Once gain ever optimistic economists were off on the high side as Retail Sales Rise Less Than Forecast

Sales at U.S. retailers rose less than forecast and consumer confidence held near an eight-month low, indicating the economic slowdown will persist into the second half of 2010.

Purchases in July climbed 0.4 percent, led by autos and gasoline, figures from the Commerce Department in Washington showed today. A preliminary sentiment index for August rose to 69.6 from 67.8 the prior month, according to data from Thomson Reuters/University of Michigan.

Economists forecast retail sales would rise 0.5 percent, according to the median of 77 projections in a Bloomberg News survey. Estimates ranged from a 0.1 percent drop to a 0.9 percent gain. June sales were revised to show a 0.3 percent drop rather than the previously reported 0.5 percent decrease.

Influence on Growth

Excluding autos, gasoline and building materials, which are the figures used in calculating gross domestic product, sales dropped 0.1 percent in July after a 0.3 percent rise the prior month. Economists at Morgan Stanley in New York were among those lowering their estimate for consumer spending this quarter after the report.

“It doesn’t look like it will be a good back-to-school season, so that will probably lead to incredible bargains” as companies try to trim stockpiles, said Scott Brown, chief economist at Raymond James & Associates Inc. in St. Petersburg, Florida.

For more on back-to-school sales from a Gallup poll, please see Consumer Spending Slumps Even With Back-to-School Underway; Cisco, IBM Sales Suggest Corporate Spending Slowdown

Census Bureau Retail Sales Report

Inquiring minds are digging into the July Advance Monthly Retail Sales Report for further economic clues.

The U.S. Census Bureau announced today that advance estimates of U.S. retail and food services sales for July, adjusted for seasonal variation and holiday and trading-day differences, but not for price changes, were $362.7 billion, an increase of 0.4 percent from the previous month, and 5.5 percent above July 2009. Total sales for the May through July 2010 period were up 5.9 percent from the same period a year ago. The May to June 2010 percent change was revised from -0.5 percent to -0.3 percent.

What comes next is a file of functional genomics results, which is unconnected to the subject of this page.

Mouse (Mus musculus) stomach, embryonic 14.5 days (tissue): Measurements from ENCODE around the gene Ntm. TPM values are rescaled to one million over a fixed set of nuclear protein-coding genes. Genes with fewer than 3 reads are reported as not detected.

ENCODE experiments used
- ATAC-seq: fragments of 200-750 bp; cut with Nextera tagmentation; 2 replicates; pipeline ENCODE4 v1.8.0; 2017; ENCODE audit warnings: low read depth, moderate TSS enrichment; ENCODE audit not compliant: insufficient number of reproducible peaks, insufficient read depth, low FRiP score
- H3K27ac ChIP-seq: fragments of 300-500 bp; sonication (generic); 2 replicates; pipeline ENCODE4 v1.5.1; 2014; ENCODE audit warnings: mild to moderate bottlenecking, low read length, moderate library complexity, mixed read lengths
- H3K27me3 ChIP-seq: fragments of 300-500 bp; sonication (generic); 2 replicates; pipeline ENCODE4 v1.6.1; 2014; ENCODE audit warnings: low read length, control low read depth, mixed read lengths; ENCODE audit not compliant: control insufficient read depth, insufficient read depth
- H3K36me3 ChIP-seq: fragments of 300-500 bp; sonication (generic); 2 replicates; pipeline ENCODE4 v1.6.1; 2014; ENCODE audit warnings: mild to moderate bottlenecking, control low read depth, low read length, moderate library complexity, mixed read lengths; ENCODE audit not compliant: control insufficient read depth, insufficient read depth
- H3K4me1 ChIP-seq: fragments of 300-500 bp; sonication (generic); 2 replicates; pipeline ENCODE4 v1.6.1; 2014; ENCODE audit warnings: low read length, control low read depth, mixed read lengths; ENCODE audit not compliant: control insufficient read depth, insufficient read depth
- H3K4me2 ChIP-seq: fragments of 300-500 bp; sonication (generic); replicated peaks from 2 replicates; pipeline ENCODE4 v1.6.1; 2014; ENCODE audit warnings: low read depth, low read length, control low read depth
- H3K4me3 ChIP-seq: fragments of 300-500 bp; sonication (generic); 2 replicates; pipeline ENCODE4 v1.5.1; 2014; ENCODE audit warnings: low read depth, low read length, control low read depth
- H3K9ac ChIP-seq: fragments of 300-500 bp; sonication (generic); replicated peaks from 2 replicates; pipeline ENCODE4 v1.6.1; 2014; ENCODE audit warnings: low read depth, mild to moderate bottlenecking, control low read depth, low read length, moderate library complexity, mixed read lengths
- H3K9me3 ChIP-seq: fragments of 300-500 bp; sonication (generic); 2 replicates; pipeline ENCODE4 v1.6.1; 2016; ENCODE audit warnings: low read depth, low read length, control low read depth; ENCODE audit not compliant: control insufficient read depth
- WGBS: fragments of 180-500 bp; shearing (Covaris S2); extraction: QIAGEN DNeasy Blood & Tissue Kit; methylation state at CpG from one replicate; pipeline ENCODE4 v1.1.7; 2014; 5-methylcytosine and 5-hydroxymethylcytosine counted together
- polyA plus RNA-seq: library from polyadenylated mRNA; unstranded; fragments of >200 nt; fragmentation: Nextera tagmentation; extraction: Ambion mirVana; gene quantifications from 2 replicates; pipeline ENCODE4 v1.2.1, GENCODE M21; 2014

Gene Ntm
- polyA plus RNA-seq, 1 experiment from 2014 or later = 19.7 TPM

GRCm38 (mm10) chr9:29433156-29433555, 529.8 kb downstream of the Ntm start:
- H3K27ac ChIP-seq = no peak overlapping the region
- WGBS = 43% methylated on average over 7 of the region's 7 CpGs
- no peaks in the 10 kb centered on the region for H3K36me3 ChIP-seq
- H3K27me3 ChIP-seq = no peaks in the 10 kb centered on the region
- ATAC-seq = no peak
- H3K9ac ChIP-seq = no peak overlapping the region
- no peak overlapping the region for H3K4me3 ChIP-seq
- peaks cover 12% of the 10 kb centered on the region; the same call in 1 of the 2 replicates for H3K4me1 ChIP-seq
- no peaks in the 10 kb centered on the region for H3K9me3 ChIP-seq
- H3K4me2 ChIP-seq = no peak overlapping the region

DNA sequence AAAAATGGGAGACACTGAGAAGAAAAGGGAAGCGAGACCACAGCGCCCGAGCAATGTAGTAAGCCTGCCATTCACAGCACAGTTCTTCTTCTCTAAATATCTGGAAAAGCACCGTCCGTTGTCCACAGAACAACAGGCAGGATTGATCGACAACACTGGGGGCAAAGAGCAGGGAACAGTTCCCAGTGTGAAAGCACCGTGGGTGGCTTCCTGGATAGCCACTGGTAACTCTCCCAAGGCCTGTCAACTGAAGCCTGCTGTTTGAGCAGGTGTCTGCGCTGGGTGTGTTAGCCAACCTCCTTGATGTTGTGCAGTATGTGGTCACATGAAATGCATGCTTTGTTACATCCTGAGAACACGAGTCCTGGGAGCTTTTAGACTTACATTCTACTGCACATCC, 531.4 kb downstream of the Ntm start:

Retail trade sales were up 0.4 percent from June 2010, and 5.9 percent above last year. Nonstore retailers sales were up 12.6 percent from July 2009 and gasoline stations sales were up 12.2 percent from last year.

Retail Sales Up How Much?

Retail sales are highly likely to be up from the early 2009 bottom, but the pertinent questions are

1. By How Much?
2. From What Bottom?

The problem is the Census bureau methodology is fatally flawed.

Survey Description Methodology

Each month, questionnaires are mailed to a probability sample of approximately 5,000 employer firms selected from the larger Monthly Retail Trade Survey (MRTS). Firms responding to MARTS account for approximately 65% of the total national sales estimate. Advance sales estimates are computed using a link relative estimator. The change in sales from the previous month is estimated using only units that have reported data for both the current and previous month. There is no imputation or adjustment for nonrespondents in MARTS. The total sales estimate is derived by multiplying this ratio by the preliminary sales estimate for the previous month (derived from the larger MRTS sample).

Sales Tax Collections

The accurate way to judge retail sales is by state sales tax collections, adjusted for increases in sales tax rate.

The Census survey misses the effect of companies that have gone out of business such as Circuit City and all kinds of small stores in vacant strip malls everywhere. Moreover, some of that Circuit City business went to places like Best Buy and Walmart, increasing same store sales at those stores. Some of those sales also vanished.

I discussed this last month in

In case you missed those articles, please take a look. Retail sales, as poor as the the government reports are, are even worse if you look at things from a sales tax collection standpoint.

Mike “Mish” Shedlock
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